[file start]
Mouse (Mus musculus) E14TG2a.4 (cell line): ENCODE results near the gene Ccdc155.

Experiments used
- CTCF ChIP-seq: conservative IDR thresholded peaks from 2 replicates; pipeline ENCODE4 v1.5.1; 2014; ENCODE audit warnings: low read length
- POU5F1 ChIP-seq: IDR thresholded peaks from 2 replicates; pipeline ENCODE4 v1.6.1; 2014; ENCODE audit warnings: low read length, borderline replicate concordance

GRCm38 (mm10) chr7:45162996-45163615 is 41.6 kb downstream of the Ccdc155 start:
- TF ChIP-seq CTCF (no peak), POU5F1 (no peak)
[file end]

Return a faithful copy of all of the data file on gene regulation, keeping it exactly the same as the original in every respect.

Mouse (Mus musculus) E14TG2a.4 (cell line): ENCODE results near the gene Ccdc155.

Experiments used
- CTCF ChIP-seq: conservative IDR thresholded peaks from 2 replicates; pipeline ENCODE4 v1.5.1; 2014; ENCODE audit warnings: low read length
- POU5F1 ChIP-seq: IDR thresholded peaks from 2 replicates; pipeline ENCODE4 v1.6.1; 2014; ENCODE audit warnings: low read length, borderline replicate concordance

GRCm38 (mm10) chr7:45162996-45163615 is 41.6 kb downstream of the Ccdc155 start:
- TF ChIP-seq CTCF (no peak), POU5F1 (no peak)